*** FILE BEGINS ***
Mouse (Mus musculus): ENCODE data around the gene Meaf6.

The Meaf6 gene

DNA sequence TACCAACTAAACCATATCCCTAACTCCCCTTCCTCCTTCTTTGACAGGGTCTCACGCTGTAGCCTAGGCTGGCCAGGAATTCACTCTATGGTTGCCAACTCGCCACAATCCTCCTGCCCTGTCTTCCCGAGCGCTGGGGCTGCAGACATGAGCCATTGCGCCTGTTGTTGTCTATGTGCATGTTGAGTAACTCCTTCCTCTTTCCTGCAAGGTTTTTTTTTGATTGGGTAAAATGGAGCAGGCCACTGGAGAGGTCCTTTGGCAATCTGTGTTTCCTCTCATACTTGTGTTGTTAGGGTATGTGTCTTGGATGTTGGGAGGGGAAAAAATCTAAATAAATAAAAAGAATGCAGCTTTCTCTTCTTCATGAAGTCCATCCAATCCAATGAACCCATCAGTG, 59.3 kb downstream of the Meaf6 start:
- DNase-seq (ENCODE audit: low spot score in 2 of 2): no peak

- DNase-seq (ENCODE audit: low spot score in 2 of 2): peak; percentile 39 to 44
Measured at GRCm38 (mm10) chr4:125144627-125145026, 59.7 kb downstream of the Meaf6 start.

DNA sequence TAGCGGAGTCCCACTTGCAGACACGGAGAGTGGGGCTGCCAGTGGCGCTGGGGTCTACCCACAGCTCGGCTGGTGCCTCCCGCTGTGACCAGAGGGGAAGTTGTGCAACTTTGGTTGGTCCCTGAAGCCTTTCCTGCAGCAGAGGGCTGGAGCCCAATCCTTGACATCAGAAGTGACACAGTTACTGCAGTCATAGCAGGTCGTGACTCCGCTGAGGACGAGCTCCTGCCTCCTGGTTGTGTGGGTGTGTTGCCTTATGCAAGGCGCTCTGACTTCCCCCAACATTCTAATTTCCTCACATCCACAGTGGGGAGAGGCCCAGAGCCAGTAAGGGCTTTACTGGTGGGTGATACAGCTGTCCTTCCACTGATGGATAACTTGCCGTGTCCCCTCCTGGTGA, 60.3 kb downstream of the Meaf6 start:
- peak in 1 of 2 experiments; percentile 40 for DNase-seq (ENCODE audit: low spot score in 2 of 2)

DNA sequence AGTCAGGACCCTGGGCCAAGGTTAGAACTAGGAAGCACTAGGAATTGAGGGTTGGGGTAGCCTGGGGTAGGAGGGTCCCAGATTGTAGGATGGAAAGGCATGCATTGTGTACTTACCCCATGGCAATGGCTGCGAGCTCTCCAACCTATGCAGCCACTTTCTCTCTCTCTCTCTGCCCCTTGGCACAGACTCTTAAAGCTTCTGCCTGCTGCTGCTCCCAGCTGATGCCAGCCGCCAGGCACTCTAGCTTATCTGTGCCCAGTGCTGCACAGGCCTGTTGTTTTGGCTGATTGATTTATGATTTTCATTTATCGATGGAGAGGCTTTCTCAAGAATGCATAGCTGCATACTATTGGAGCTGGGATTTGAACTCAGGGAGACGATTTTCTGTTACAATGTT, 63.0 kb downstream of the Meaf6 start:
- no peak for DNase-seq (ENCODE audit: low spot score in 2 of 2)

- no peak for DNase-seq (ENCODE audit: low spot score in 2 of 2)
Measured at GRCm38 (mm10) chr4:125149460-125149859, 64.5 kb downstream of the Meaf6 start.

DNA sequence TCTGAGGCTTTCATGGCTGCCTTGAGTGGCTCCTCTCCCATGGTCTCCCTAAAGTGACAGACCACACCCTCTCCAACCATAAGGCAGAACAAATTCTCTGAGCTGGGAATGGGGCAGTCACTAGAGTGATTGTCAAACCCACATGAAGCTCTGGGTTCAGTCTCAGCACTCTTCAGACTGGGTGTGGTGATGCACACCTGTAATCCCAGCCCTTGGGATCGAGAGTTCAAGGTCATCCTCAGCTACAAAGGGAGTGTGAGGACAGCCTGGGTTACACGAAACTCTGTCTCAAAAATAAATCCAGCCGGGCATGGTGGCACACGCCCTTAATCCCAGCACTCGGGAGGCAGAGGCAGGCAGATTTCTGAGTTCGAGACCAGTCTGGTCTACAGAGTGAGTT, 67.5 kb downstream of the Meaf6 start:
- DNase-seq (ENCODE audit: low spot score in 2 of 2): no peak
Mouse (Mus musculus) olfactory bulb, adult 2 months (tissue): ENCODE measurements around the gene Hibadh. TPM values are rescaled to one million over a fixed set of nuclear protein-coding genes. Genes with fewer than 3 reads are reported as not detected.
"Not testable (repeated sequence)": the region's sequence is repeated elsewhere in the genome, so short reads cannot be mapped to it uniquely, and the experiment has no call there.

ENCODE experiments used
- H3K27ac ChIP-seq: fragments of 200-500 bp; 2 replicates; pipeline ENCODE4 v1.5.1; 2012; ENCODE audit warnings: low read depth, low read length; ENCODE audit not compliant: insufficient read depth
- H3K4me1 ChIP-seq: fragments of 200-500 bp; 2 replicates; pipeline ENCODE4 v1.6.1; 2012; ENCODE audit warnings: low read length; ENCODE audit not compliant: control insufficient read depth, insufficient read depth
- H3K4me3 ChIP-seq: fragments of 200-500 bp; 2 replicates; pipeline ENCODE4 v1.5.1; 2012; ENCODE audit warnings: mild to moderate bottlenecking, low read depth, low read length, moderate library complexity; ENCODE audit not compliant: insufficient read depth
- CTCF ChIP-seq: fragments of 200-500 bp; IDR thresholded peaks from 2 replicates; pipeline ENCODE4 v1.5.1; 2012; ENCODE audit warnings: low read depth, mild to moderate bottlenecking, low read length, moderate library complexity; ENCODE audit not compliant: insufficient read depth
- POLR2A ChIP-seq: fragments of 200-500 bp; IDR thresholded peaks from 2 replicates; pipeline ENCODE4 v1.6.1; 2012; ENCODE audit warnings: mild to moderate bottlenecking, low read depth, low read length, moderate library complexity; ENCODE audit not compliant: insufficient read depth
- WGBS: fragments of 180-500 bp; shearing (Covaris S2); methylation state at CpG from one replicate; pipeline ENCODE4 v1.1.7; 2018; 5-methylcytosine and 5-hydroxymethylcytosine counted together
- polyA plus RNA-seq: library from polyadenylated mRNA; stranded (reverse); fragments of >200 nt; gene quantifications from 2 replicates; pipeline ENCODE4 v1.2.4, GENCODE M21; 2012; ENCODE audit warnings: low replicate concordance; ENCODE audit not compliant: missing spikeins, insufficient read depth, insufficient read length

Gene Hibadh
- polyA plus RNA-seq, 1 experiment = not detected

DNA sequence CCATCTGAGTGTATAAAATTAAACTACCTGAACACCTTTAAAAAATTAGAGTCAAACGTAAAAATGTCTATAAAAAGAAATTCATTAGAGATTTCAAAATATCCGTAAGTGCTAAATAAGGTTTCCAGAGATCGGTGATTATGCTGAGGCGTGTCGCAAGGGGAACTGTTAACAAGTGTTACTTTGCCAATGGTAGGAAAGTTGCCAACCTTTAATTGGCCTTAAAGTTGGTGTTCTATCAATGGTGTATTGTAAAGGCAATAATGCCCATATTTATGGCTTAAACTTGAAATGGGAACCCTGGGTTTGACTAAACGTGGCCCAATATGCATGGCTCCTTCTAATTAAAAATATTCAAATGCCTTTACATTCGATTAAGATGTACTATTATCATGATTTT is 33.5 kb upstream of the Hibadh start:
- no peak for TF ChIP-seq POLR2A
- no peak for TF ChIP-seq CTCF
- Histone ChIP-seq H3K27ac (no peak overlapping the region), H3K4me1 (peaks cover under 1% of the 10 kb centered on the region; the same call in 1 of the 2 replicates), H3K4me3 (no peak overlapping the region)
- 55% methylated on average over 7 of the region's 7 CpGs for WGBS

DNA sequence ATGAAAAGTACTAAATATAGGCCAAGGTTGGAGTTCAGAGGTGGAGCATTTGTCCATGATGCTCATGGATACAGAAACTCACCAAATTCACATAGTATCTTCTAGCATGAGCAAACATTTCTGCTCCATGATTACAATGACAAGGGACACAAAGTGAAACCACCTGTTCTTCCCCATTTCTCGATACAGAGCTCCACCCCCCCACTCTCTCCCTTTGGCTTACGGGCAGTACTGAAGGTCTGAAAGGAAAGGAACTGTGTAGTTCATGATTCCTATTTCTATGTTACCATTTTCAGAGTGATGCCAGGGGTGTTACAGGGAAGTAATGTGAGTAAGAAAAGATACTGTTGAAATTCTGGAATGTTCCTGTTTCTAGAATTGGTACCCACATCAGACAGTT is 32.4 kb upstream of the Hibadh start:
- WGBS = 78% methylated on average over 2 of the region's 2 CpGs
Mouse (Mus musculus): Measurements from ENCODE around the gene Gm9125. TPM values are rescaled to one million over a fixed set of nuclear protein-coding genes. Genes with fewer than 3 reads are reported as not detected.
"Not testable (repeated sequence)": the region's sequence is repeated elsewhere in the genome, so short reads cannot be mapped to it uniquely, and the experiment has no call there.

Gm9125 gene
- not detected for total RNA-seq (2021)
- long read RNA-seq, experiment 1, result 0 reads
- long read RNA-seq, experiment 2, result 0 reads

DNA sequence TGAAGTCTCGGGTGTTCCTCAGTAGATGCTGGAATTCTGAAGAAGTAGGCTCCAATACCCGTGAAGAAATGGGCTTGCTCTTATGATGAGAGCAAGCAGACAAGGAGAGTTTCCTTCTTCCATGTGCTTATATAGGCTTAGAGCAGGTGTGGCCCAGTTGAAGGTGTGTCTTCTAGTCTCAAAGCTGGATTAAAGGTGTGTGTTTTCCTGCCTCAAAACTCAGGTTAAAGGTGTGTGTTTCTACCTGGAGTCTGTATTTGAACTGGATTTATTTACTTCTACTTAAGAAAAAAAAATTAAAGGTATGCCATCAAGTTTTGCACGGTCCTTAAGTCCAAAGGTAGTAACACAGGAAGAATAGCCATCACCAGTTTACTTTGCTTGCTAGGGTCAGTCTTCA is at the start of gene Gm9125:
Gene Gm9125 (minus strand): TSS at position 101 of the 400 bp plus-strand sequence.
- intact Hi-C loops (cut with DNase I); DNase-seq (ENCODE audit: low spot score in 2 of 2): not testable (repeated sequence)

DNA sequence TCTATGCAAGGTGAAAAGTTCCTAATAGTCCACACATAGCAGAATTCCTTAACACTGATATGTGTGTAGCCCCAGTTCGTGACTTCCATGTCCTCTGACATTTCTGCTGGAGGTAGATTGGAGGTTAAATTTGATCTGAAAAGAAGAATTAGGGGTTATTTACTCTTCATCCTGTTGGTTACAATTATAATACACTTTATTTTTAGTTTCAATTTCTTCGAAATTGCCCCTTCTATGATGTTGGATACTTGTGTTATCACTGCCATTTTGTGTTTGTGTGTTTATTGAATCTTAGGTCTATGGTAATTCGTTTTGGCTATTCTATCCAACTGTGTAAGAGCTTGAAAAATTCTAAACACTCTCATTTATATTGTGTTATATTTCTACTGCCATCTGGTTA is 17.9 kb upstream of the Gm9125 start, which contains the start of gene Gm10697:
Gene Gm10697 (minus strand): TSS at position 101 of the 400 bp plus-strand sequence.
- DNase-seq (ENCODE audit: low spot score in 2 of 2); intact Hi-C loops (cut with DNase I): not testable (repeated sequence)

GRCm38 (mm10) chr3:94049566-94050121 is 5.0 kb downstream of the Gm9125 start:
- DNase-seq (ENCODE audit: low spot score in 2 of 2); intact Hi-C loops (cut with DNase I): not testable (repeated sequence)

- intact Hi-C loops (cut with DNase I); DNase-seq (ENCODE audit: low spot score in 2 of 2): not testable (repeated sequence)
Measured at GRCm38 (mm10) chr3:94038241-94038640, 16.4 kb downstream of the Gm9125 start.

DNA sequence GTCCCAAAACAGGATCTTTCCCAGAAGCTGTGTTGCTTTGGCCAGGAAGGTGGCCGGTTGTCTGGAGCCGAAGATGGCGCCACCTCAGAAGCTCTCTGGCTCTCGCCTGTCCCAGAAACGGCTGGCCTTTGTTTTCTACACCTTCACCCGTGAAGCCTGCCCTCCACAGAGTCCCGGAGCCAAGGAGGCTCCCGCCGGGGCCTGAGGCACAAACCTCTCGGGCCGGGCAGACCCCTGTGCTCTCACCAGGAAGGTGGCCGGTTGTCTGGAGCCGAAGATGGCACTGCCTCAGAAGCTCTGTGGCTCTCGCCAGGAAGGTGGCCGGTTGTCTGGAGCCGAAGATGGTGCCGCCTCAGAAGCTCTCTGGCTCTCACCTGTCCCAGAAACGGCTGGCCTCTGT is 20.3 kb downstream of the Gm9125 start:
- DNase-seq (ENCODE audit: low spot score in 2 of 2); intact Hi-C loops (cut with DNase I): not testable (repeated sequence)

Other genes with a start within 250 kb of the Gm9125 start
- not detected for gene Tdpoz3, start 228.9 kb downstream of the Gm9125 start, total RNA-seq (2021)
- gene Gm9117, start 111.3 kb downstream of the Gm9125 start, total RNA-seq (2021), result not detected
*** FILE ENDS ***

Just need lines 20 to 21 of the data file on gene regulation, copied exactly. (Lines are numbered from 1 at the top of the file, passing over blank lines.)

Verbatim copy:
- H3K4me3 ChIP-seq: fragments of 200-500 bp; 2 replicates; pipeline ENCODE4 v1.5.1; 2012; ENCODE audit warnings: mild to moderate bottlenecking, low read depth, low read length, moderate library complexity; ENCODE audit not compliant: insufficient read depth
- CTCF ChIP-seq: fragments of 200-500 bp; IDR thresholded peaks from 2 replicates; pipeline ENCODE4 v1.5.1; 2012; ENCODE audit warnings: low read depth, mild to moderate bottlenecking, low read length, moderate library complexity; ENCODE audit not compliant: insufficient read depth